In what was perhaps a first for either party, Baltimore State's Attorney Marilyn Mosby pinch hit Saturday for Police Commissioner Kevin Davis when she threw out the first pitch during a softball game between cops and kids.
Previously, it had been announced in a news release issued by the Northwood Baseball League that Davis was scheduled to throw out the opening softball at a game between the young players and officers assigned to the nearby Northeastern Police District.
That, however, was news to Davis; police spokesman T.J. Smith said there was a misunderstanding and that the commissioner's office never received an invitation to the event.
So Mosby did the honors while officers looked on.
An observer unfamiliar with Baltimore's history during the past two years would not have guessed at the tensions during the past 16 months between city prosecutors and police. It was Mosby who brought criminal charges against six Baltimore officers in connection with the 2015 death of Freddie Gray, after the 25-year-old man's spinal cord was severed during a ride in a police van.
After three officers were found not guilty by Circuit Judge Barry Williams, Mosby's office dropped charges last month against the remaining trio.
And just last week, the Department of Justice released a 163-page report documenting years of unconstitutional and discriminatory policing in the city.
But though the temperature Saturday afternoon neared triple digits, no one seemed hot under the collar.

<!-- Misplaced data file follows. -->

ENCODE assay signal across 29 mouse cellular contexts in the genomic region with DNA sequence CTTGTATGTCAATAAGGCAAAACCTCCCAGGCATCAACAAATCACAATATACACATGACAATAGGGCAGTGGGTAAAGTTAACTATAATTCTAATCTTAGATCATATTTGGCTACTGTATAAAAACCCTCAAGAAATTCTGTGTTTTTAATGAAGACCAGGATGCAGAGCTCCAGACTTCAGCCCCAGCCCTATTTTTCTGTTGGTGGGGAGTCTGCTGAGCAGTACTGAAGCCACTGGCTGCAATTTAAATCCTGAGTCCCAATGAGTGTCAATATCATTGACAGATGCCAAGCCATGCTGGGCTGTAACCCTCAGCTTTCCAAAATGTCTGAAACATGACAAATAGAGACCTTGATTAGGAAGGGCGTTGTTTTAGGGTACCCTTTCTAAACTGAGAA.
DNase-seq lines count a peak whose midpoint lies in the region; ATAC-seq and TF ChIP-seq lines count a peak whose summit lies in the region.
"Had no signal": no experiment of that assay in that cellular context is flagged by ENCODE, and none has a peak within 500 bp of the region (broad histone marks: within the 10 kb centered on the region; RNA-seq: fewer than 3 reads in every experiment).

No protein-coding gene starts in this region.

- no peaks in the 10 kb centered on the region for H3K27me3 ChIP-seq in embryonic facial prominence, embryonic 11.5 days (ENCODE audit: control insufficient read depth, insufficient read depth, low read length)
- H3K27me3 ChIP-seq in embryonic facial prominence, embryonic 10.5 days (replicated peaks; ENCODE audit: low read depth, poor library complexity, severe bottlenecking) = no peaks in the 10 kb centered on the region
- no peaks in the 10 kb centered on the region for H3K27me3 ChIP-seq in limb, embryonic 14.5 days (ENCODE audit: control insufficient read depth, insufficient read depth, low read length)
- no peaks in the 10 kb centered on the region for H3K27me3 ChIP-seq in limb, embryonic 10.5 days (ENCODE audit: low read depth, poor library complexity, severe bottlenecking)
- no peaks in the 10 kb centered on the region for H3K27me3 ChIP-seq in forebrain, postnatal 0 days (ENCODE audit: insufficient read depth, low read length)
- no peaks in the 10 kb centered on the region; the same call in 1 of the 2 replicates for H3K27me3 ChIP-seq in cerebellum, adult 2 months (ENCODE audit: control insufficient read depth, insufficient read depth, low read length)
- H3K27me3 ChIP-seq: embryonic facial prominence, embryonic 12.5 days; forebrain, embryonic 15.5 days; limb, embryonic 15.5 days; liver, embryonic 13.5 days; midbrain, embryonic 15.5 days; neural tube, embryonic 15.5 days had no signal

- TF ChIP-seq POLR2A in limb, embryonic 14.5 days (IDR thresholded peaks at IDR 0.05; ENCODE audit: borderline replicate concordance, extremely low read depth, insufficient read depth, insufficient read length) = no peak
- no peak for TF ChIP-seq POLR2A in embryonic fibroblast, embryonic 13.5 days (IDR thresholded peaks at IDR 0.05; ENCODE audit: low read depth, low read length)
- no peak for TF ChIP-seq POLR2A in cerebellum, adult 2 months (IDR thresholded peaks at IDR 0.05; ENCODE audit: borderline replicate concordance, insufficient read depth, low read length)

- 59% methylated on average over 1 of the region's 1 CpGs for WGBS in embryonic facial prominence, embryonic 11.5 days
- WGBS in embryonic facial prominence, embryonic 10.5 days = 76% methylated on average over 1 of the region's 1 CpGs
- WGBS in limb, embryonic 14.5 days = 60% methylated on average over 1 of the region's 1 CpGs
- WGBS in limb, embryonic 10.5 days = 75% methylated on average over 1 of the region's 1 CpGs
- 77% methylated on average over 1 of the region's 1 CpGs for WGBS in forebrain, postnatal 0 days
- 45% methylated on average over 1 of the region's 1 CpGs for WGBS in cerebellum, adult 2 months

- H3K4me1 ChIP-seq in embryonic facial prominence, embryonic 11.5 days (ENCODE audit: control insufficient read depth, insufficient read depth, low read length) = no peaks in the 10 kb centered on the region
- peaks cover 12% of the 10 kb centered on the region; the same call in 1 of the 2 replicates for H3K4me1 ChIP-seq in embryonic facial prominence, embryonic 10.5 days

Was it awkward for the state's attorney to attend the game, which was intended to foster better relations between police and community residents?
"Not at all," said Mosby, who was accompanied to the event by her 6-year-old daughter, Aniyah. "It's really important to engage and empower our youth. We're in this battle together, and we're on the same side."
Maj. Richard Worley, commander of the Northeastern District, echoed the prosecutor's sentiments.
"We're on the same team," he said. "We're all here for the kids."
A few miles away from the softball field adjoining Morgan State University, St. Frances Academy was sponsoring a similar event: an anti-violence youth basketball showcase.
Marques Dent, chairman of Northwood's board of trustees, said he thought up the police-kids softball match six years ago. He noted that there's only two weeks before classes resume for Baltimore public school students. Athletic events such as these, he said, help the kids start off the school year on the right foot.
The softball game was the culmination of an afternoon-long slate of activities that included a parade, a distribution of free school supplies and raffle tickets for Six Flags America.
"We have to make sure that our community has an opportunity to engage with police officers in a positive way," Dent said. "Holding this event helps to heal wounds and build trust."
Three brothers — B.J. Jones, 13; Eric Jones, 12; and Darrick Jones, 11 — had been looking forward to the game, even though they don't technically belong to the baseball league.
"My cousin is a police officer, and I really want to stay positive about the police," B.J. said. "Sometimes, the police do things that aren't good. But other times, they help people."
Though the kids capered around the diamond as though it were a brisk autumn day, it wasn't easy for the large, sweating adults to run, leap, catch and slide under the blazing sun.
But, Worley said, the effort pays dividends. Playing ball helps his officers get to know the kids, just a little bit. They may run across each other another day on the street, or while tutoring in the schools. They may exchange smiles or a wave of the hand.
"We're people first," he said, "and police officers second."
After the first inning, Sgt. Marlon Harty, announced over a microphone that the score was three to nothing — in favor of the kids.
"The police aren't looking too good right now," he said. "But I have a feeling we're about to make a comeback."